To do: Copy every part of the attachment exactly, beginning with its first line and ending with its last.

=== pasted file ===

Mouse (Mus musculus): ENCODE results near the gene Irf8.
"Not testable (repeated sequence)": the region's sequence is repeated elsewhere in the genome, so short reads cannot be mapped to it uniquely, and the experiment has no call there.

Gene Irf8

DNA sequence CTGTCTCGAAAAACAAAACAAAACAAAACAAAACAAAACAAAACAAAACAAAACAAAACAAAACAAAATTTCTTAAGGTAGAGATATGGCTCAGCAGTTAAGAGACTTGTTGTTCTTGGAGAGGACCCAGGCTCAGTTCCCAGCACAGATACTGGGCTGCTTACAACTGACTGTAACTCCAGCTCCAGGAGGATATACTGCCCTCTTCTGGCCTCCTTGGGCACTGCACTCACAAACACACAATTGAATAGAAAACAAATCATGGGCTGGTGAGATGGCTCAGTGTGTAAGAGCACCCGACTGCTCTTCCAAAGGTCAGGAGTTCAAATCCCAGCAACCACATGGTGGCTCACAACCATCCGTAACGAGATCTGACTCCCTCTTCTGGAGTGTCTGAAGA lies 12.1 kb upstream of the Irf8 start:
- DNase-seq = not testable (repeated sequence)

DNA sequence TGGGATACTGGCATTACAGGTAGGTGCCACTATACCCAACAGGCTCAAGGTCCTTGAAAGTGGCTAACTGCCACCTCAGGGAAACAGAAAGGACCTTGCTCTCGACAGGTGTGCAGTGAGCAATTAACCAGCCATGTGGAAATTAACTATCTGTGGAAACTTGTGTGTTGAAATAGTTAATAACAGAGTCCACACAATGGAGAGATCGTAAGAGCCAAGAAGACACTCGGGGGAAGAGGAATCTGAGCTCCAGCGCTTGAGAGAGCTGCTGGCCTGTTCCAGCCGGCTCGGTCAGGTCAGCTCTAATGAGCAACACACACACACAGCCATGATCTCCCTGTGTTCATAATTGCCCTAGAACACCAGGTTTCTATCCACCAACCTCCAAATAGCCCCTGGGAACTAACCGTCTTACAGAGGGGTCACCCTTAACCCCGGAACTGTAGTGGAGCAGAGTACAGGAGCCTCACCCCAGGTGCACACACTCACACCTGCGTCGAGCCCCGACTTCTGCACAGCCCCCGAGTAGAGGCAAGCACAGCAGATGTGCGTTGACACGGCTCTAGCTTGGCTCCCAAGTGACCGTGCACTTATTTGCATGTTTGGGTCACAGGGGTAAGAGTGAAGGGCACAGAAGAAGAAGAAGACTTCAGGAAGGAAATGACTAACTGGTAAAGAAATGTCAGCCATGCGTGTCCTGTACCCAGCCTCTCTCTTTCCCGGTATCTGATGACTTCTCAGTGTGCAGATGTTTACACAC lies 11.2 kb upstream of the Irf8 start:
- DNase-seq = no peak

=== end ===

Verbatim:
Mouse (Mus musculus): ENCODE results near the gene Irf8.
"Not testable (repeated sequence)": the region's sequence is repeated elsewhere in the genome, so short reads cannot be mapped to it uniquely, and the experiment has no call there.

Gene Irf8

DNA sequence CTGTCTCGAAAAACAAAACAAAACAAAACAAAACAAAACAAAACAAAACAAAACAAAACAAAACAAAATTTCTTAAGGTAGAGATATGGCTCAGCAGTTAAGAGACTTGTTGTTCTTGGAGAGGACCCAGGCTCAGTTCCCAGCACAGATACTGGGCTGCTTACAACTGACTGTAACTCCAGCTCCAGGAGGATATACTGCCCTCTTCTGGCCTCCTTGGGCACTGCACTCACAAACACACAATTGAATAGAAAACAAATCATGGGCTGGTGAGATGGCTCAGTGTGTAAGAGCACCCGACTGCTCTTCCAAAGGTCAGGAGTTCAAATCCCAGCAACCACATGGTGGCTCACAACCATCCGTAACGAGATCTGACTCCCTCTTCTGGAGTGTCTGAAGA lies 12.1 kb upstream of the Irf8 start:
- DNase-seq = not testable (repeated sequence)

DNA sequence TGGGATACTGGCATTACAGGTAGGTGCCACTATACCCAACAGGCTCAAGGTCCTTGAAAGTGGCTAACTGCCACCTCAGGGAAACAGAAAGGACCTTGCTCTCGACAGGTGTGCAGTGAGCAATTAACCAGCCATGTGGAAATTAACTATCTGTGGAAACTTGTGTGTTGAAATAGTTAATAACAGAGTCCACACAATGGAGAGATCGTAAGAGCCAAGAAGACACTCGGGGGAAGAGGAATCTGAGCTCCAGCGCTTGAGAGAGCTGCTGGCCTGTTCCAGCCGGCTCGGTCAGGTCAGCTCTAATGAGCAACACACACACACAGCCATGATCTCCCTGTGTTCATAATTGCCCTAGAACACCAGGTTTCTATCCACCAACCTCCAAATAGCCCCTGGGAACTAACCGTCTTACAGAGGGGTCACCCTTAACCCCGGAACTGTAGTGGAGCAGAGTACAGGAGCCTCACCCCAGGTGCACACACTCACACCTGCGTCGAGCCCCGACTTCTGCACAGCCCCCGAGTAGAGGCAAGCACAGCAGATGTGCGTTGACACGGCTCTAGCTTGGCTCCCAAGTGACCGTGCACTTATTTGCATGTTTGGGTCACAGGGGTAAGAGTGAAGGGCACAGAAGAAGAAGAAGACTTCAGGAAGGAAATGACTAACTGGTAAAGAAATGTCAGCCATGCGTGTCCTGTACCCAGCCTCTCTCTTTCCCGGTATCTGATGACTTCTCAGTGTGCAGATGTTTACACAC lies 11.2 kb upstream of the Irf8 start:
- DNase-seq = no peak